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Why Isn’t There More International Cooperation Around Migration?

March 06, 2020
Jeannette Money


Governments cooperate on trade and capital flows—so why not on migration? In this interview, IGCC-affiliated researcher Jeannette Money, a professor in the political science department at the University of California, Davis, discusses her new book, “Migration Crises and the Structure of International Cooperation” (with Sarah Lockhart). She explores the limitations of existing international agreements, where migrants travel from and to, and why the international cooperation that does exist tends to restrict rather than facilitate flows. She also talks about her next projects looking at why some countries make it easier for migrants to become citizens while others don’t.

What makes this a particularly salient time for a book on international cooperation on migration?

The picture of Alan Kurdi, a 3-year-old Syrian boy washed ashore in a failed attempt by his parents to reach Europe in the fall of 2015, presents a powerful message about the conditions of refugees and migrants globally.

Despite the challenges, international cooperation on migration has been limited. Activists successfully pushed the United Nations to adopt the New York Declaration for Refugees and Migrants in 2016, and two Global Compacts—one for safe, orderly and regular migration, the second for a comprehensive refugee response framework—were negotiated and adopted in 2019. Yet these documents are not international treaties and signatories are not obligated under international law to abide by them.

Moreover, three binding international treaties already exist to protect international migrants—ILO Convention No. 97, ILO Convention No. 143 and a core human rights convention, the United Nations Convention on the Protection of the Rights of All Migrant Workers and Members of their Families. Yet these treaties are poorly ratified.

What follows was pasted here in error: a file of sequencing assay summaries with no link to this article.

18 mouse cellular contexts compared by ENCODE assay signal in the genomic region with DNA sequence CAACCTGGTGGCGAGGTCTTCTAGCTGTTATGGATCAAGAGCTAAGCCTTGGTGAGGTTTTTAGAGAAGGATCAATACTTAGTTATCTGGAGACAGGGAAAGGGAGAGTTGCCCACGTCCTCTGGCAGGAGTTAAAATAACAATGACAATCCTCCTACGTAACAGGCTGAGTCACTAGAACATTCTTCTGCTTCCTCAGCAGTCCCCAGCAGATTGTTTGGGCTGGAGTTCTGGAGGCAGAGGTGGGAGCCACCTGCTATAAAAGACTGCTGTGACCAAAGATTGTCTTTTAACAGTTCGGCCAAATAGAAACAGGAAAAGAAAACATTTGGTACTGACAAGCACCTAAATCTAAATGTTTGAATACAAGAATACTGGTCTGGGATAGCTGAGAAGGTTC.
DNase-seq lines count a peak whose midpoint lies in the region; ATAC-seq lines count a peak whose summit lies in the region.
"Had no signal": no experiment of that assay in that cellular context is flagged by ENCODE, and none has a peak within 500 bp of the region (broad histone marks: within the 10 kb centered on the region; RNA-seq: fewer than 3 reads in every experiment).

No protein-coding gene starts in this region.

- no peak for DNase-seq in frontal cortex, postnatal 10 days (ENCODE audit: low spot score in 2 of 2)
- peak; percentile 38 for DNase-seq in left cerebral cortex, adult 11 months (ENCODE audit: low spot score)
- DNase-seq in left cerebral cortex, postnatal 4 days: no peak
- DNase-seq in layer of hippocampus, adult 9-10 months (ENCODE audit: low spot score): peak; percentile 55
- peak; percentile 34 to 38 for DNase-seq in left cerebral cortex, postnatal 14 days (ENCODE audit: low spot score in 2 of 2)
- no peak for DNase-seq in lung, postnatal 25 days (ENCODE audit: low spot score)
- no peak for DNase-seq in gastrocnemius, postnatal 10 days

Migrants at Vienna West Railway Station, 2015

Our research seeks to understand why international cooperation on migration is not ubiquitous, especially since many other international flows—for example, trade and capital flows—are subject to intensive international cooperation. We focus on voluntary international migration, which covers individuals living in a country other than their country of origin for more than one year.

What are the key takeaways of the book? Was there anything that you found surprising as you dug deeper?

When many people think about migration, they tend to think about migrants moving from poor countries to the United States and Europe, but we’ve found that almost half of international migrants move among countries of the Global South, an acknowledgement that there is large variation in the wealth and stability of these countries.

Although individual migrants move in every direction, unlike many other international flows, international migration is primarily a one-way flow, from poorer, less stable countries to wealthier, more stable countries. This reduces the prospects for international cooperation because there is little reciprocity, an acknowledged facilitator of international cooperation.